Even though the Red Sox also scored two runs off Clemens in the second inning, Valentin's homer seemed to give Martinez all he needed to play with the mind of every Yankees hitter. In September, he pitched a one-hitter with 17 strikeouts in what many call the best game pitched at Yankee Stadium. It's possible that the world champions are in awe of Martinez. Before this game, Yankees Manager Joe Torre described Martinez as "like Bob Gibson, but with finesse, or like Greg Maddux, but with a 96 mph fastball."
The Red Sox were inspired by Martinez, but not surprised by him. "He knows how to pitch. He thinks out there," said shortstop Nomar Garciaparra, who had two singles, a double and a home run. Because of Garciaparra and Martinez, Red Sox fans carried signs that said, "What Curse? With Nomar and Pedro, We're Blessed."
This game was an abject lesson in what matters in baseball and what doesn't. Old school Red Sox manager Jimy Williams, who is mocked here for his malapropisms--called Jimywocky--defined the whole issue. The four elements of pitching are "location, change of speeds, movement on the ball and velocity. And velocity is last."
Martinez hit spots--areas not much bigger than a baseball card--with pitches that no man should have under complete command. The fastball is the precise pitch. The sidearm change-up? The three-quarter arm sinker that fades away like a screwball to left-handers? The hard curve that bites under the hands? Those aren't precision pitches, except for pitchers such as Martinez, Maddux and a few others. But of those rare artists, Martinez has the most moxie and grit.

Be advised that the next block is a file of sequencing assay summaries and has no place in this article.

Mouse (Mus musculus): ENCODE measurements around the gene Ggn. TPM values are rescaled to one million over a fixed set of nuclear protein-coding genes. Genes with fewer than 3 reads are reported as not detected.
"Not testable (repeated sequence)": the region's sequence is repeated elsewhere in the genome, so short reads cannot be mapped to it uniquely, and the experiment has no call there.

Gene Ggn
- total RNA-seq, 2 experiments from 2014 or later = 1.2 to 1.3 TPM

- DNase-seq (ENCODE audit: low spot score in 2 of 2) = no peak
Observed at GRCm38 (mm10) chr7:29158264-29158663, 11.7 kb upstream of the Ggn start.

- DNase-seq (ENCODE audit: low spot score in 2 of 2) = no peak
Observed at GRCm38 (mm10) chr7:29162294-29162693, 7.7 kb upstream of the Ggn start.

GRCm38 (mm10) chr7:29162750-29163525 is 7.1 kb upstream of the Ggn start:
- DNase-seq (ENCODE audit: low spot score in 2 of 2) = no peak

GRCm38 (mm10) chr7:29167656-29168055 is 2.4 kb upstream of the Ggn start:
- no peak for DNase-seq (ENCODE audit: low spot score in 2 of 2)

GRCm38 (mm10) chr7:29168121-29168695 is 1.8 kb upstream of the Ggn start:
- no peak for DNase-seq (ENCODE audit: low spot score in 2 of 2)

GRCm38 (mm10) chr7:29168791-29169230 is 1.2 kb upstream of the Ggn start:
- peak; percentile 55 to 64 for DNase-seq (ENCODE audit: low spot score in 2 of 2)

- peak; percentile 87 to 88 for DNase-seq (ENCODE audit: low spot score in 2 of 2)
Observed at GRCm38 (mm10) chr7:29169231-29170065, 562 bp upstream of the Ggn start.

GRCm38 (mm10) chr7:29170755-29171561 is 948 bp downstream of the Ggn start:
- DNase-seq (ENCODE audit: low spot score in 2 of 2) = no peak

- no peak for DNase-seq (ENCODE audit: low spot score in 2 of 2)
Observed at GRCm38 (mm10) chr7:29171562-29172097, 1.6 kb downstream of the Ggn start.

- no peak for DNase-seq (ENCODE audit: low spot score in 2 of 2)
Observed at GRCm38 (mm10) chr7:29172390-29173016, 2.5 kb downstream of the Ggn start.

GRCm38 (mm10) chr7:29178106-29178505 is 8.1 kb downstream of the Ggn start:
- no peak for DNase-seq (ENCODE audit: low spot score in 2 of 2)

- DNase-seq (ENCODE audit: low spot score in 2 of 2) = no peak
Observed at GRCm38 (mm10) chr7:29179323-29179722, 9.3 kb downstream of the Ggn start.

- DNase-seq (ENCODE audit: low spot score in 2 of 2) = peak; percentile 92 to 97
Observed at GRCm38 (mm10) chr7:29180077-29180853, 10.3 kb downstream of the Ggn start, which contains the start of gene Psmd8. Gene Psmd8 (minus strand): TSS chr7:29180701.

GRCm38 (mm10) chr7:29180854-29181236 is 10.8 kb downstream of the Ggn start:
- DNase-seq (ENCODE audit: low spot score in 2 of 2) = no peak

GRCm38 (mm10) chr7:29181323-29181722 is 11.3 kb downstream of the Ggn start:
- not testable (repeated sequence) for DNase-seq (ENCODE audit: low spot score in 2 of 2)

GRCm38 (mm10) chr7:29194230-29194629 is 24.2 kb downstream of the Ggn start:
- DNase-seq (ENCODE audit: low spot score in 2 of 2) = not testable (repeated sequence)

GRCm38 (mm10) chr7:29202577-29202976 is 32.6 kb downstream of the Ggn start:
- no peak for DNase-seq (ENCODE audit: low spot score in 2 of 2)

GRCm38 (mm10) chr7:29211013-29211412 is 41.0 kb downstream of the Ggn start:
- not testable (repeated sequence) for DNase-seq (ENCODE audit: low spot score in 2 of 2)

Five days ago in Cleveland, Martinez came out of the bullpen in Game 5 of the division series not knowing if he could pitch even one inning. Instead, he went six, allowing zero hits while striking out eight. That night he also started with no real fastball, by his standards, but loosened up and, by the last innings, was almost his normal self.
"This wasn't like I expected my back to feel," said Martinez. "I didn't feel as good as I did in Cleveland. . . . It was stiff and sore. . . . But if I can get one out, I will do it. That's what I'm here for. . . . I'm not lying."
Those who think Martinez is gilding the lily aren't looking at the radar gun or the quality of his pitches. He truly isn't sharp. Yet in his last 13 crisis innings, he has allowed no runs and two singles while fanning 20. He's adding chapters to a saga that may end up on baseball's highest shelf.
Many will assume that the Yanks are still securely in the driver's seat in this series. They have a game in hand and the home-field advantage. On paper, at least, they have an edge in the next three pitching matchups. However, that analysis may underestimate the psychological impact of Martinez, especially after this game.
If Martinez can fan 12 Yankees with "nothing" and 17 Yankees when he has his good stuff, how much anxiety will creep into the Yankees dugout at the prospect of a Game 7 rematch between Martinez and Clemens?
Is it really possible that the Yankees now feel that they must win this series in six games? On days like this, Red Sox hopes--those miserable, rotten, pointless Red Sox hopes--just keep surfacing all over again. Here's a thought. Is it possible that Roger Clemens brought The Curse to New York with him, just as Babe Ruth supposedly took all the Red Sox luck with him to the Yankees? Rational minds will reject such fantasy. But after what Pedro Martinez and his aching back did in Game 3, rational minds are in short supply at Fenway Park.